ninety remained in the air after the grounding (their duties have not been 
into the public record).19 But it is only the five National Guard planes that 
were called into action against the seized passenger airliners that will be 
described here. 

The two National Guard F-15s that took off from Otis Air Force Base on Cape 
Cod attempted to address the events taking place in New York City. They were 
called into action one minute before the first World Trade Center tower was 
by the time the second tower was hit they were 71 milesâ??eight minutesâ??away 
from Manhattan. Should they then have continued down to the Washington area? 
(By this time, the plane destined for the Pentagon had its radio and 
off and was reachable by neither air controllers nor the airline company.) 
The answer is no. The two F-15s needed to stay near New York City, where it was 
reasonable to worry that a third hijacked plane could approach. From September 
11, 2001, until March 21, 2002, New York airspace was protected 24 hours a 
day by F-15s, F16s, and AWACS. 

Three F-16s at Langley, Virginia, received their first order from Huntress 
Defense Section at 9:24 a.m. This is a late start: twenty-two minutes after the 
second World Trade Center tower has been hit, thirty-four minutes after the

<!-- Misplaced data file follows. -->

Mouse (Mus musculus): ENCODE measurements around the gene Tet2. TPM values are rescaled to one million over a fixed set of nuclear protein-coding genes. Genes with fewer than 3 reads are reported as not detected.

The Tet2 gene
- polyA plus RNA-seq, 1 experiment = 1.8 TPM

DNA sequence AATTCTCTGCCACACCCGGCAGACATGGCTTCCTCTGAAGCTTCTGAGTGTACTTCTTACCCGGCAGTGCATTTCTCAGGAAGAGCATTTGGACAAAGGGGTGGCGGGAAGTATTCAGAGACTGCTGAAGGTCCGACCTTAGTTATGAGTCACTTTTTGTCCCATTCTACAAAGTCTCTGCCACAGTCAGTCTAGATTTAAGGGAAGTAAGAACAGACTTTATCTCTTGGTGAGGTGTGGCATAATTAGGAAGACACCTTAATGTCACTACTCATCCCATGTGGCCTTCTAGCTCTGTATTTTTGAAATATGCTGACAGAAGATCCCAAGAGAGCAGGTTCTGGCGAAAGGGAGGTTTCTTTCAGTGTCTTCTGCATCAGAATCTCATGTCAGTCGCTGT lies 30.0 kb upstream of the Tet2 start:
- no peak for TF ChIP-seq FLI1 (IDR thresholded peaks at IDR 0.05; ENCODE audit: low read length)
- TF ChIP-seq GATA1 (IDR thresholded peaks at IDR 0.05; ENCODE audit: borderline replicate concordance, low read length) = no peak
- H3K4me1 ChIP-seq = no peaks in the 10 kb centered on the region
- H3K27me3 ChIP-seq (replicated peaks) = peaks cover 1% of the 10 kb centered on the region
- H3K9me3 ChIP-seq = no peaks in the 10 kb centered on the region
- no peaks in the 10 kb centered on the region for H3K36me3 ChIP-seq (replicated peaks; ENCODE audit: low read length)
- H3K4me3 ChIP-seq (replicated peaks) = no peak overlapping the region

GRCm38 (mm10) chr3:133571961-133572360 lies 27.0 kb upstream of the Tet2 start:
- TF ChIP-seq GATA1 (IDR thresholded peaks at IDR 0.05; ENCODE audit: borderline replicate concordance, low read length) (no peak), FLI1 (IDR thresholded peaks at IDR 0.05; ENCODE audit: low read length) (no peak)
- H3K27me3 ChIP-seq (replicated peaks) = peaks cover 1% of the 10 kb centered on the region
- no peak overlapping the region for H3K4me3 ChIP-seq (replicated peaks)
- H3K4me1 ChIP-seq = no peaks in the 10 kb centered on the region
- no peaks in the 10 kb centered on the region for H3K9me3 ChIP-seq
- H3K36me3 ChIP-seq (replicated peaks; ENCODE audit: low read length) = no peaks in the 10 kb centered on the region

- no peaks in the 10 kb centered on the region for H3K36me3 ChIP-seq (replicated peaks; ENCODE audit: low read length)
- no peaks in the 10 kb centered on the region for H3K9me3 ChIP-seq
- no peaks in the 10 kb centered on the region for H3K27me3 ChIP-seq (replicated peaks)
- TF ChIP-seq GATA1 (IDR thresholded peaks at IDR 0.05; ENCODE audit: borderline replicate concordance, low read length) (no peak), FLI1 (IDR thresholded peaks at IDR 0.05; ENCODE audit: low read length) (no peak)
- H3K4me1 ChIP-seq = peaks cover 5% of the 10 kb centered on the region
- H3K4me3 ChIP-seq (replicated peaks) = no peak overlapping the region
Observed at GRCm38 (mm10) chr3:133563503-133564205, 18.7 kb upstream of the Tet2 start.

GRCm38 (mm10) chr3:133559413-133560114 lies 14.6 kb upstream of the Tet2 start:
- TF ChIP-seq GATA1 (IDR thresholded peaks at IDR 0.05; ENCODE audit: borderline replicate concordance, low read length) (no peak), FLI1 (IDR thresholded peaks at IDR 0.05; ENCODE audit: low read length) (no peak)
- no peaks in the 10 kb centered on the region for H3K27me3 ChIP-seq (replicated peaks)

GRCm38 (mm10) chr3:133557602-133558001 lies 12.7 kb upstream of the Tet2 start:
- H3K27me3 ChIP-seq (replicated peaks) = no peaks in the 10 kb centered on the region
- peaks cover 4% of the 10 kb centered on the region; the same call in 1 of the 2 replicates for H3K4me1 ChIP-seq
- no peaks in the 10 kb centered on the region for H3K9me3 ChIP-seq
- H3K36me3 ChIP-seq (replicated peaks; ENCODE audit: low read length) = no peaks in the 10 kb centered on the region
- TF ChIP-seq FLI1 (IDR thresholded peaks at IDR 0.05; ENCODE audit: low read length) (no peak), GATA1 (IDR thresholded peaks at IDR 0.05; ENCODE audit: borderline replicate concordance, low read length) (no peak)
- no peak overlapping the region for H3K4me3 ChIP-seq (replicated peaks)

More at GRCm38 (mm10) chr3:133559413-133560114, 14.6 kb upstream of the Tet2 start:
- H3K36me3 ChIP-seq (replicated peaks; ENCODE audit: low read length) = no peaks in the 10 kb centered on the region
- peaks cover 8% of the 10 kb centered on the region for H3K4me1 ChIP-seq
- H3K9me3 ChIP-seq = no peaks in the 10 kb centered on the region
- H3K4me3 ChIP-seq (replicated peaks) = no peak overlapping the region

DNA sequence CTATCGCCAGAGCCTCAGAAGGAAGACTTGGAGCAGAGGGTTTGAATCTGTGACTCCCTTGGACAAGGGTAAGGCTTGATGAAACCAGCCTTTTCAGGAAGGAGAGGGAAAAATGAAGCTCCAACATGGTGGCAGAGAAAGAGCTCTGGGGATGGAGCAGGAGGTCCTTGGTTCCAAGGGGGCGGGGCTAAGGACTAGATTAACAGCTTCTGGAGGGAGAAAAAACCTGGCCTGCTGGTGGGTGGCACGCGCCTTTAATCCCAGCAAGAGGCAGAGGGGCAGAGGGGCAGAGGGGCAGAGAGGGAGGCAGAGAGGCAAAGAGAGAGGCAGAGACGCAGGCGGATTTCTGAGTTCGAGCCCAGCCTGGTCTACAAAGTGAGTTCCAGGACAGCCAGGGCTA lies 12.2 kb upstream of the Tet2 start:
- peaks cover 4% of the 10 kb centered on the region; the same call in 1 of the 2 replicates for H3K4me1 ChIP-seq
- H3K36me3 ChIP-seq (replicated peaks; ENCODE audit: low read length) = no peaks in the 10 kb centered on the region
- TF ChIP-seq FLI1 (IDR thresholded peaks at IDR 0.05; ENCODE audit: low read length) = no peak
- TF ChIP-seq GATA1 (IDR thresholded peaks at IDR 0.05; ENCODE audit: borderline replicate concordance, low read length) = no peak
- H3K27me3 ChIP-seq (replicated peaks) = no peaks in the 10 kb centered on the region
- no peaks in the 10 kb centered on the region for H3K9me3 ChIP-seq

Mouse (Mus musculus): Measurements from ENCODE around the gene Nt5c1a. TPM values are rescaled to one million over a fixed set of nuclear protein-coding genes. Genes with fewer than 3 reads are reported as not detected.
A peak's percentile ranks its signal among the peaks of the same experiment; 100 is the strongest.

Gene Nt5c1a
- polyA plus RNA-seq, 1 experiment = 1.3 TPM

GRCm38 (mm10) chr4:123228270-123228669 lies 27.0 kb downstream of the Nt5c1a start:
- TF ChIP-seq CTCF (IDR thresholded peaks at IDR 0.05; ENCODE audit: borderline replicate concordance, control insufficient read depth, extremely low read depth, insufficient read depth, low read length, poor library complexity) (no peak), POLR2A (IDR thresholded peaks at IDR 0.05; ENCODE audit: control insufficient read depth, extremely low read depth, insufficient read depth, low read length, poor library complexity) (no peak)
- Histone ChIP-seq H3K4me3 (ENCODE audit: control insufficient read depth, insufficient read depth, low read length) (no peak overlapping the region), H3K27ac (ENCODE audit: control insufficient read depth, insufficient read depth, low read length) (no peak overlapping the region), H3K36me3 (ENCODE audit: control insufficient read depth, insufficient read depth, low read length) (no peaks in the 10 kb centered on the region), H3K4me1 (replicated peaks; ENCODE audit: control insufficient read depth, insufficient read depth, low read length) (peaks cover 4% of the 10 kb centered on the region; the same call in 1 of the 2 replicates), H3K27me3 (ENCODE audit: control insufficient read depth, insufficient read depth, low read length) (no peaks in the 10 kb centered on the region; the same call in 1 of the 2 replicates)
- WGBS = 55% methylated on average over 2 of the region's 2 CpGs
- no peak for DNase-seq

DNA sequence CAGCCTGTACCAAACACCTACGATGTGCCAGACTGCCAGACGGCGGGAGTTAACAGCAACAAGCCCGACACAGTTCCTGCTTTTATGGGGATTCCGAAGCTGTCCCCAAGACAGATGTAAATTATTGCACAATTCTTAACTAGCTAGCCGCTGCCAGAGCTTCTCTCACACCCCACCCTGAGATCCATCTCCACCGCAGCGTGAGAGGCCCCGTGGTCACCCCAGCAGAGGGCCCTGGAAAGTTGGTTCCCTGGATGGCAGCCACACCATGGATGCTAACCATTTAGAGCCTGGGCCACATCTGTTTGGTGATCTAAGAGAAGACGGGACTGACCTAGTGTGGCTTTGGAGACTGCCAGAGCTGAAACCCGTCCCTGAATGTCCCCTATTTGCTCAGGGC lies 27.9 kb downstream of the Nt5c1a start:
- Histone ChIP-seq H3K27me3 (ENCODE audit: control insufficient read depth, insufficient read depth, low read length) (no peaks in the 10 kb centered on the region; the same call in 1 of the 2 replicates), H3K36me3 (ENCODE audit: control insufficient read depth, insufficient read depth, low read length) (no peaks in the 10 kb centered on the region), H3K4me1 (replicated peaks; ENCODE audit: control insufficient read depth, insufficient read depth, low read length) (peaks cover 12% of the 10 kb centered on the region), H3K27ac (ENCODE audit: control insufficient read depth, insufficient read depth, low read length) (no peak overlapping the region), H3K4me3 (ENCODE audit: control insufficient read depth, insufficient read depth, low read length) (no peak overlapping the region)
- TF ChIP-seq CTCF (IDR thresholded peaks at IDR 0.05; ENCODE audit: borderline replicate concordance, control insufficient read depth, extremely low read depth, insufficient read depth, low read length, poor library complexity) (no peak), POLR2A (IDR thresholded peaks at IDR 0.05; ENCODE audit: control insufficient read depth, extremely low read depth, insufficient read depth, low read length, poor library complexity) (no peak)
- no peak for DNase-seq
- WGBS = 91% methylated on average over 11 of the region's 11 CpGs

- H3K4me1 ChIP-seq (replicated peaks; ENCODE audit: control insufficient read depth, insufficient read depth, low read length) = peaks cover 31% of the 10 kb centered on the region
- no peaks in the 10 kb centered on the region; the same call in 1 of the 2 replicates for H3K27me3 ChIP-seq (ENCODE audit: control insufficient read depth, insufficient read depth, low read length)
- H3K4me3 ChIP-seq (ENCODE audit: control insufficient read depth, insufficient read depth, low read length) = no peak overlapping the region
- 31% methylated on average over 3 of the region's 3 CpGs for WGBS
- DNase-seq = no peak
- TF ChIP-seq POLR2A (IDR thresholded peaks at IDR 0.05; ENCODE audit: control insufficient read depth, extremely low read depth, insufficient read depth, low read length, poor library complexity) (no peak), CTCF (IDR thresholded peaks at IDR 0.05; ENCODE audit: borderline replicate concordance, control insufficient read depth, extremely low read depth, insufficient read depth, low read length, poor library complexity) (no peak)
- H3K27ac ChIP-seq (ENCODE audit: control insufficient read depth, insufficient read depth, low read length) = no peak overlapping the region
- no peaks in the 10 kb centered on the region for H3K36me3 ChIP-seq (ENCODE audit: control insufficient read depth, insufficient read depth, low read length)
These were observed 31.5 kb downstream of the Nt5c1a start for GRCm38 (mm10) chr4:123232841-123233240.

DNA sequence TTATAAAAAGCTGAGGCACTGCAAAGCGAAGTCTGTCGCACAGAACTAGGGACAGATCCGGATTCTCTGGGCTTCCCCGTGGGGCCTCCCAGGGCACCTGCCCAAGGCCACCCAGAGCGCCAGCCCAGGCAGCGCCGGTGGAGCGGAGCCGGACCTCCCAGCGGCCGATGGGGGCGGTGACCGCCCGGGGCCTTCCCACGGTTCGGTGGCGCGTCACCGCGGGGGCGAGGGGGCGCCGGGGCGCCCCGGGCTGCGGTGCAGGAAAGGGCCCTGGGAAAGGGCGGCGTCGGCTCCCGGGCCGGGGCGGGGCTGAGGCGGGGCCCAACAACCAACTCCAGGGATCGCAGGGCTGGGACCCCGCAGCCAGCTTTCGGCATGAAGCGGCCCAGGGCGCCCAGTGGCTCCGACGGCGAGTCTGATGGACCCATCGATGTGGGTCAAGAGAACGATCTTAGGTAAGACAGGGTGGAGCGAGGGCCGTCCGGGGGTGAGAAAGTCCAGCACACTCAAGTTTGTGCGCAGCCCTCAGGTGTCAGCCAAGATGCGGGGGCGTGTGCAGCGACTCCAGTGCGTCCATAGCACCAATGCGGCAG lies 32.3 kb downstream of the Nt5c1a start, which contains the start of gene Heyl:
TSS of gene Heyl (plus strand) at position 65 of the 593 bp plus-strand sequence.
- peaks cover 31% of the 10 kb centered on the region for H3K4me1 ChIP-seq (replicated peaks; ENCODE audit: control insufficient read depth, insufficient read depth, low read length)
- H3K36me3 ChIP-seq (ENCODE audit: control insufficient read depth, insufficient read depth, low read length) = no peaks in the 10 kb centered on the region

plane destined for the Pentagon has lost its radio, twenty-eight minutes after 
it has disappeared from secondary radar, and fifteen minutes after the airline 
company has failed to reach the plane on its own radio. By 9:30 a.m. the three 
Langley F-16s are in the air traveling at 600 MPH toward New York City. Soon 
they are instructed to change their course and are told that Reagan National 
Airport is the target. They are flying at 25,000 feet.20 The hijacked plane is 
flying at 7,000 feet. They reach Washington, D.C., at some unspecified time 
after the 9:45 collision of Flight 77 into the Pentagon. As they pass over the 
city, they are asked to look down and confirm that the Pentagon is on fireâ??
confirmation that by this point civilians on the ground have already provided. 

There are profoundly clear reasons why the military could not easily 
intercept the plane and bring it down in a rural area. But each of those 
reasons has 
counterparts in our longstanding military arrangements that should now be 
subjected to rigorous questioning. First: Flight 77â??s path was hard to track 
its transponder had been turned off. Yes, thatâ??s trueâ??and so, too, any 
missiles fired on the United States or its allies will surely be traveling 
without a 
transponder; their path will not be lucid; their tracking will not be easy. 
Second, the fact that Flight 77â??s radio was not working couldnâ??t be taken 
as a 
decisive sign that it was a hijacked plane since at least eleven other planes 
in the country had radios not working (none of the others hijacked). Yes, that
â??s trueâ??and with missile defense there are likely to be not eleven but